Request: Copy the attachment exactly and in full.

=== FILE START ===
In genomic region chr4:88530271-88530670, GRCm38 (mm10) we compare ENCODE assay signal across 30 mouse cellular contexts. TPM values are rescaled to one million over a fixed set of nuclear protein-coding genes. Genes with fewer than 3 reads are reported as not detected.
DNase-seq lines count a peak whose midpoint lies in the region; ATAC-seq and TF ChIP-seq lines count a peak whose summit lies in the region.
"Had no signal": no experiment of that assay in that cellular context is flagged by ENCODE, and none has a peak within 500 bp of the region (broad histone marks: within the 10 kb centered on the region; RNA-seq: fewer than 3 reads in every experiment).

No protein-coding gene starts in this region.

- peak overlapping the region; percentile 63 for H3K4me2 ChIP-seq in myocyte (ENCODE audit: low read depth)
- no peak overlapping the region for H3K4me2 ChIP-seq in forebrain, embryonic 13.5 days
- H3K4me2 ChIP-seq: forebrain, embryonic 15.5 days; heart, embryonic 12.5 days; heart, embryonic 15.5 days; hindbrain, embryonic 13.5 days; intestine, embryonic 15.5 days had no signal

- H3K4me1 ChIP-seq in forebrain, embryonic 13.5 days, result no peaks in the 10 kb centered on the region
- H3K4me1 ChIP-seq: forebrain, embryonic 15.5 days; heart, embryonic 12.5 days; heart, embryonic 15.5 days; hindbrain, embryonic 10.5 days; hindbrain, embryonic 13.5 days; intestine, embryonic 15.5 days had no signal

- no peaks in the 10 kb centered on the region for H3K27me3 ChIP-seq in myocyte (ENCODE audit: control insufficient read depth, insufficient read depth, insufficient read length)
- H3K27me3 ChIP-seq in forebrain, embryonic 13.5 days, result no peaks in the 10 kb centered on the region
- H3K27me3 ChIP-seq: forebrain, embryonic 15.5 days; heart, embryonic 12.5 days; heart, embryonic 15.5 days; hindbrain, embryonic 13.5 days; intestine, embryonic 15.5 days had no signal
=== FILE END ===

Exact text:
In genomic region chr4:88530271-88530670, GRCm38 (mm10) we compare ENCODE assay signal across 30 mouse cellular contexts. TPM values are rescaled to one million over a fixed set of nuclear protein-coding genes. Genes with fewer than 3 reads are reported as not detected.
DNase-seq lines count a peak whose midpoint lies in the region; ATAC-seq and TF ChIP-seq lines count a peak whose summit lies in the region.
"Had no signal": no experiment of that assay in that cellular context is flagged by ENCODE, and none has a peak within 500 bp of the region (broad histone marks: within the 10 kb centered on the region; RNA-seq: fewer than 3 reads in every experiment).

No protein-coding gene starts in this region.

- peak overlapping the region; percentile 63 for H3K4me2 ChIP-seq in myocyte (ENCODE audit: low read depth)
- no peak overlapping the region for H3K4me2 ChIP-seq in forebrain, embryonic 13.5 days
- H3K4me2 ChIP-seq: forebrain, embryonic 15.5 days; heart, embryonic 12.5 days; heart, embryonic 15.5 days; hindbrain, embryonic 13.5 days; intestine, embryonic 15.5 days had no signal

- H3K4me1 ChIP-seq in forebrain, embryonic 13.5 days, result no peaks in the 10 kb centered on the region
- H3K4me1 ChIP-seq: forebrain, embryonic 15.5 days; heart, embryonic 12.5 days; heart, embryonic 15.5 days; hindbrain, embryonic 10.5 days; hindbrain, embryonic 13.5 days; intestine, embryonic 15.5 days had no signal

- no peaks in the 10 kb centered on the region for H3K27me3 ChIP-seq in myocyte (ENCODE audit: control insufficient read depth, insufficient read depth, insufficient read length)
- H3K27me3 ChIP-seq in forebrain, embryonic 13.5 days, result no peaks in the 10 kb centered on the region
- H3K27me3 ChIP-seq: forebrain, embryonic 15.5 days; heart, embryonic 12.5 days; heart, embryonic 15.5 days; hindbrain, embryonic 13.5 days; intestine, embryonic 15.5 days had no signal